The bún Huế (“noodles from the Vietnamese city Huế”) was very good. It arrived on our table steaming hot about 10 minutes after ordering, along with a plate of additional vegetables like bean sprouts, sliced jalapenos, basil, and rau răm (Vietnamese coriander). The soup itself included tofu, more bean sprouts, and green onions. It tasted pretty similar to its non-vegan counterpart, bún bò Huế (“bò” meaning beef). However, for a “spicy noodle soup,” it wasn’t exactly spicy, especially not to the level of typical bún bò Huế. 

After we were done with our entrées, to end the meal, I took the advice of another Loving Hut regular, Scott Buel. He has been plant-based/vegan for about 12 years and has been visiting the Hut for about 8 to 10 years after first discovering them on the internet. “Their dessert case is going to keep me coming, even if it is a cult,” Buel said. Having taken his young daughter there practically since she was born, Buel also gets recognized by the employees and his daughter scores free dessert once in a while. 

Loving Hut’s dessert selection is, in fact, quite diverse and features cheesecake, flan, ice cream, and bubble tea–all things you wouldn’t think a vegan restaurant would serve. My brother and I ultimately opted for a slice of blueberry cheesecake for $6.50 and fried ice cream for $6.45. The blueberry cheesecake was nice and soft, although that softness did include the cheesecake crust. The cake was topped with blueberry jam and icing/cream. Both were delectable and complimented the actual cheesecake part well.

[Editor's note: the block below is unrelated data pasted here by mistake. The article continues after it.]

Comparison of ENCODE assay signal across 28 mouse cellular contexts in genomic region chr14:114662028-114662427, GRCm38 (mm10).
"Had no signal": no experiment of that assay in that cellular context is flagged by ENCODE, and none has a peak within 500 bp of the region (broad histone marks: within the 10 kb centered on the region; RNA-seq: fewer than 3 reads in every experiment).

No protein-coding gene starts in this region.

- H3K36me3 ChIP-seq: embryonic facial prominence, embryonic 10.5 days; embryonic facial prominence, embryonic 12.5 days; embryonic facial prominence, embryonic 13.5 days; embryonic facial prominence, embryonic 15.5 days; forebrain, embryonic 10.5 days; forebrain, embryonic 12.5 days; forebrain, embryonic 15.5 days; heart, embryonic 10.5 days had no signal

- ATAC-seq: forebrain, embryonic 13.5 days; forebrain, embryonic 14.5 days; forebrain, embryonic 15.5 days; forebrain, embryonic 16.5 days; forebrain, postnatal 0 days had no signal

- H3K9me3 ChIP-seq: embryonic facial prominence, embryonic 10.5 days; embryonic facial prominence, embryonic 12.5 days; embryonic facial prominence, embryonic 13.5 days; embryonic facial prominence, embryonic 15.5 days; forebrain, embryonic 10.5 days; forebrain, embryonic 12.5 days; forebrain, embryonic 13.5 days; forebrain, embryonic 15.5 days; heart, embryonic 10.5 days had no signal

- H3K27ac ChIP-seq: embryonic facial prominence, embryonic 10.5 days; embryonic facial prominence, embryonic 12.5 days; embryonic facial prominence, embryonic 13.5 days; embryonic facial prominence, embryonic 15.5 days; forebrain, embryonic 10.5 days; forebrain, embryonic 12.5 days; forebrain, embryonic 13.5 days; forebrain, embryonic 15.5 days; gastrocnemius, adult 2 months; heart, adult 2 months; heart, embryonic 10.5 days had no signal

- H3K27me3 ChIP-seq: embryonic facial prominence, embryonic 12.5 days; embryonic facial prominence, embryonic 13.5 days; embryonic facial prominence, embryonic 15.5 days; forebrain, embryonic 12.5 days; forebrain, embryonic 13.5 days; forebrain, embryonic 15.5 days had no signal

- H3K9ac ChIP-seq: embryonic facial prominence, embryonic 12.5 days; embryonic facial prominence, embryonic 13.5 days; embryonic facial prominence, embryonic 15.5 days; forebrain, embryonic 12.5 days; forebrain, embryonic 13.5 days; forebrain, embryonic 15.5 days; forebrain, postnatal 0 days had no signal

The fried ice cream was consumed in the car on the way home, which did lead to difficulty trying to eat it with a plastic fork and spoon, but it was a good dessert overall. The outside crust was warm, while the cookies and cream ice cream inside was cool. The ice cream itself was sweet and creamy, and the whole thing had a taste reminiscent of funnel cake or sugar donuts.

The experience of eating in Loving Hut was relaxed and casual. The interior design championed vegan pride, with decor that hinted at cult connections. A TV mounted on the wall played Supreme Master TV, a 24-hour broadcast that can feature anything from international vegan news, to vegan recipes, to the joke of the day. Their programs offer on-screen subtitles in over a dozen languages and are often led/hosted by followers of Ching Hai from different areas of the world. The wall was also decorated with pictures of various notable vegans, from Bill Clinton to Gandhi to Joaquin Phoenix, and large lettering saying things like “honoring all life maintains nature’s balance” and “be veg, go green!”

Eating at Loving Hut does not come without a cost, though. Their entrées range from $8.50 for a vegan hot dog and side to $14.95 for stir-fried noodles. “Prices are going up everywhere, so it’s a little sticker shock,” Buel said. In fact, pre-pandemic, the Loving Hut in Falls Church was making over $1 million a year. Now, they are recovering and hoping to surpass that mark again this year. 

All in all, I would give Loving Hut an 8.5 out of 10. For some, the longer drive from Ashburn and higher prices are not worth it for the casual quality of food. But, for others, the value of good plant-based food is not one that should be underestimated. Cult or not, for many vegans, the ultimate goal of promoting veganism is a good enough reason for a visit. “I like to promote veganism [for] more so health reasons,” Buel said. “If your family has a barbecue, I’m not going to pick it outside your house with signs and throw blood on your mom’s fur coat, right? [I’m] not like that. If anybody likes good, homemade, Asian-inspired food, I suggest you go try [Loving Hut] out. But, if you can get into the message, and it helps change someone’s lifestyle [in] a positive way, then I think that’s awesome.”